I found his estate to be suspiciously unguarded. The dust-riddled skeletons of dead vampires surrounded the entrance, their fanged skulls being the only evidence of their former immortality.

Father, I drew the sword you had made for me. Its sigils and lines brought a familiar comfort to this unholy place. My footfalls sounded like the march of a phalanx in the silence that surrounded me, and I was sure I would be beset upon at any moment.

I found him sitting at the end of a long, dark dining gallery, papers and books spread before him. Had I no knowledge of who he was, I might have taken pity on him. He seemed so small, sitting all alone in that massive room.

I could see the blade resting against his golden chair. Then, as if he could sense me eyeing his treasure, the creature leapt into the air and swung the sword at my chest.

The battle was hard-fought. I had learned in training that the first cut of a swordfight was the most painful. It was meant to inure us to the fear of the blade. I myself have been cut many times in battle. But now I could not allow even a single slice to get past my defenses.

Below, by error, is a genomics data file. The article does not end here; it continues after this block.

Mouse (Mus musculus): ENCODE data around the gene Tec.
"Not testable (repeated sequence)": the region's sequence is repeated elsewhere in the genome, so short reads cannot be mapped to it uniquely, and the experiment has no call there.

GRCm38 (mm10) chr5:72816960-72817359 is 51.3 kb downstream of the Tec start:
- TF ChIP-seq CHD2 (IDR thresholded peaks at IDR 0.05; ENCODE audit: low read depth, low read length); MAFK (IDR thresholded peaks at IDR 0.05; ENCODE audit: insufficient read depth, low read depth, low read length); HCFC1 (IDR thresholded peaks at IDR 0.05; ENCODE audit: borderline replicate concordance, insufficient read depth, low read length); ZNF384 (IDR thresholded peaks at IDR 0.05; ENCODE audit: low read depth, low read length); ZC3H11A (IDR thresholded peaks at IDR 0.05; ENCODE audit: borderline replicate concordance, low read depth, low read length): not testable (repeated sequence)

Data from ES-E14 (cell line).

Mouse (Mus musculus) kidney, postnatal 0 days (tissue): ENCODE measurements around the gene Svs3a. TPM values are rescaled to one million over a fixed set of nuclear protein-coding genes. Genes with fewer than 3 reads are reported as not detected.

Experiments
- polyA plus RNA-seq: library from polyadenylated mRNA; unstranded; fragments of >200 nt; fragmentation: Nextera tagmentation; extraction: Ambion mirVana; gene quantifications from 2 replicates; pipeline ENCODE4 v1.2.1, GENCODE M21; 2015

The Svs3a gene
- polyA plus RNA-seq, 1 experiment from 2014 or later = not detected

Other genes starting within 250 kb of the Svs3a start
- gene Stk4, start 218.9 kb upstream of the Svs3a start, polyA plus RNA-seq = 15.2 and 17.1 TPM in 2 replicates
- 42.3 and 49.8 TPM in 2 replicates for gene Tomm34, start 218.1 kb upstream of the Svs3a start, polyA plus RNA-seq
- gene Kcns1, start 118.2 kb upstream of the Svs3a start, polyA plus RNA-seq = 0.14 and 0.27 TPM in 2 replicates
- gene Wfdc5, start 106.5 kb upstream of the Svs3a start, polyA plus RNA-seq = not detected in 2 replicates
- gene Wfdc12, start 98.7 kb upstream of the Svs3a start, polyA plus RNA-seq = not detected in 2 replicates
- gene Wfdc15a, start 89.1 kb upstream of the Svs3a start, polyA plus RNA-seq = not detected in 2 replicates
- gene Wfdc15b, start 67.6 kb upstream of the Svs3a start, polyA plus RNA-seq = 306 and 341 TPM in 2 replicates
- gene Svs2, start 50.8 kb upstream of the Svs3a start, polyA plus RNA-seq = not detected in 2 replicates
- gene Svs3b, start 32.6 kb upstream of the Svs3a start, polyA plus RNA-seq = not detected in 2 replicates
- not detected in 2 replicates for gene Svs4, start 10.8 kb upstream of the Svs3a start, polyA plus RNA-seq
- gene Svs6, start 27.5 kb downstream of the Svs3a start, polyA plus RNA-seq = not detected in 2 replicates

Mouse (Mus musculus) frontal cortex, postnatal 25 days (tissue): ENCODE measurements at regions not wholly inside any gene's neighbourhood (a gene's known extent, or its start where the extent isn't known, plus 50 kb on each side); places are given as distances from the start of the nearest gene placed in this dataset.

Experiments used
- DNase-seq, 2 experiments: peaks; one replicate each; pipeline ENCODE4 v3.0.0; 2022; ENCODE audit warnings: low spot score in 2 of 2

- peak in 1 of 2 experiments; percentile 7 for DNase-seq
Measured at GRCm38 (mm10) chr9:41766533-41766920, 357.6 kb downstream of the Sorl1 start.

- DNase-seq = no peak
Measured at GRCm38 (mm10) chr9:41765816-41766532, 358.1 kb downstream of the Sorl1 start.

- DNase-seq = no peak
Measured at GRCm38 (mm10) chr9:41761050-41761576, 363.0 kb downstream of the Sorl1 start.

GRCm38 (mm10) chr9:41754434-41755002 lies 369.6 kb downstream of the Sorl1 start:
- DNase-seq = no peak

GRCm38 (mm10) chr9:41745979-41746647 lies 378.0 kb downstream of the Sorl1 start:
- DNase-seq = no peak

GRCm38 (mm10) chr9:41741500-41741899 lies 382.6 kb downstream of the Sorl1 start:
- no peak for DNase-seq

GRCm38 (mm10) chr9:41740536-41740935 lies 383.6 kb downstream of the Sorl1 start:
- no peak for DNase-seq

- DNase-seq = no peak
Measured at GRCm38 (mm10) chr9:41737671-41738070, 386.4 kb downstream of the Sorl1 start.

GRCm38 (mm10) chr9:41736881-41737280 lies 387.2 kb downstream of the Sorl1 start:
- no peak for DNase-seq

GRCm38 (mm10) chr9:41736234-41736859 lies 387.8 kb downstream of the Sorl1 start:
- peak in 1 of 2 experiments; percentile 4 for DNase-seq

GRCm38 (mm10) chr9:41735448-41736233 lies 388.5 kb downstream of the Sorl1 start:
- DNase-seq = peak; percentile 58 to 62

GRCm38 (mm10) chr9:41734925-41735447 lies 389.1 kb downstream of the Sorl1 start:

His swings were wild and unfocused, and it was then that I realized he was fighting for his dignity, not for his life. For reasons I still cannot fully understand, this creature wanted me to kill him. Strangely, this revelation made him less of an enemy to me, but an enemy nonetheless.

I pray for Avacyn's forgiveness, for I obliged his wish. As he lay on the tiled floor looking up at me, he said words that haunt me still: "This is the blade that will kill your father. Bringing it to him will seal his fate!"

* * *

(Letter from Samson, vampire guard captain)

84th of Hunter's Moon, Ava. 719

Einrich,